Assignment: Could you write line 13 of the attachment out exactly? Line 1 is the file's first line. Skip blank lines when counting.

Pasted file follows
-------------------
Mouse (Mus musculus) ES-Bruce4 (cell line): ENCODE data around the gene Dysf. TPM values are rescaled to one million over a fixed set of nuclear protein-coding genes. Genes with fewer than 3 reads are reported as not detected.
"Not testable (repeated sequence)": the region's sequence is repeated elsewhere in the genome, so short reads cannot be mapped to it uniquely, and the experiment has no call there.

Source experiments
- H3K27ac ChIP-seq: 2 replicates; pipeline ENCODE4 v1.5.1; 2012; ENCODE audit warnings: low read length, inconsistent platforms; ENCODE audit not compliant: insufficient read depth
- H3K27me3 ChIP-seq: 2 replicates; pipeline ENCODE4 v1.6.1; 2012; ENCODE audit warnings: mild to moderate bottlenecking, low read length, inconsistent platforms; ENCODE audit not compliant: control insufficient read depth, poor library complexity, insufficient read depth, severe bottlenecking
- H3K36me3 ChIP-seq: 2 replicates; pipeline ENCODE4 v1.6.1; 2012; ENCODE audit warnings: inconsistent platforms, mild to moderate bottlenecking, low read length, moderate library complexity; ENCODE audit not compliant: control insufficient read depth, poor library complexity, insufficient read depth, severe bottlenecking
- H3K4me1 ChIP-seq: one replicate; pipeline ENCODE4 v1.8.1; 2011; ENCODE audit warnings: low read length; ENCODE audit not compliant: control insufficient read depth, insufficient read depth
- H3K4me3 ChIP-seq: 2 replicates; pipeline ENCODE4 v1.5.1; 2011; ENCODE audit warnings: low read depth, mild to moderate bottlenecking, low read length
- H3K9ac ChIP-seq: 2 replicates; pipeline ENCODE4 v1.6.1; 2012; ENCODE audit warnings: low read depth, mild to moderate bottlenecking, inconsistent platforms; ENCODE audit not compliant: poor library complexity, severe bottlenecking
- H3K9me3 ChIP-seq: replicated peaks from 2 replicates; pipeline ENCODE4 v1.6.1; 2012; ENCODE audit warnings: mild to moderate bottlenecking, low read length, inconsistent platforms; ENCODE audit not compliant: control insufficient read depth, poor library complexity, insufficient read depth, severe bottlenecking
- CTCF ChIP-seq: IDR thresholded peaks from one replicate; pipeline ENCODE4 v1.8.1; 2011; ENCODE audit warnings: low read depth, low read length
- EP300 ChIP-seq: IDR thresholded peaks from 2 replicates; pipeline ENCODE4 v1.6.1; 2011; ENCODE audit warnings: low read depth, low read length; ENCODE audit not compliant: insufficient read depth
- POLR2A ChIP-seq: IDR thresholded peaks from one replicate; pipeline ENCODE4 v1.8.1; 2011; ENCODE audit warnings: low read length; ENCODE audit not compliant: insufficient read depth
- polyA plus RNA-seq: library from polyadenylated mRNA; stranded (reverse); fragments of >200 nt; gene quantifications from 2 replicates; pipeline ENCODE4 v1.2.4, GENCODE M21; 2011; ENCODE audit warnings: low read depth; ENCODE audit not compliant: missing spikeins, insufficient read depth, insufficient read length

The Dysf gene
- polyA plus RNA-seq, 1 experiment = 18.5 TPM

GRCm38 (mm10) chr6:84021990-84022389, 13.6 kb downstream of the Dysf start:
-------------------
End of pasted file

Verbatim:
- POLR2A ChIP-seq: IDR thresholded peaks from one replicate; pipeline ENCODE4 v1.8.1; 2011; ENCODE audit warnings: low read length; ENCODE audit not compliant: insufficient read depth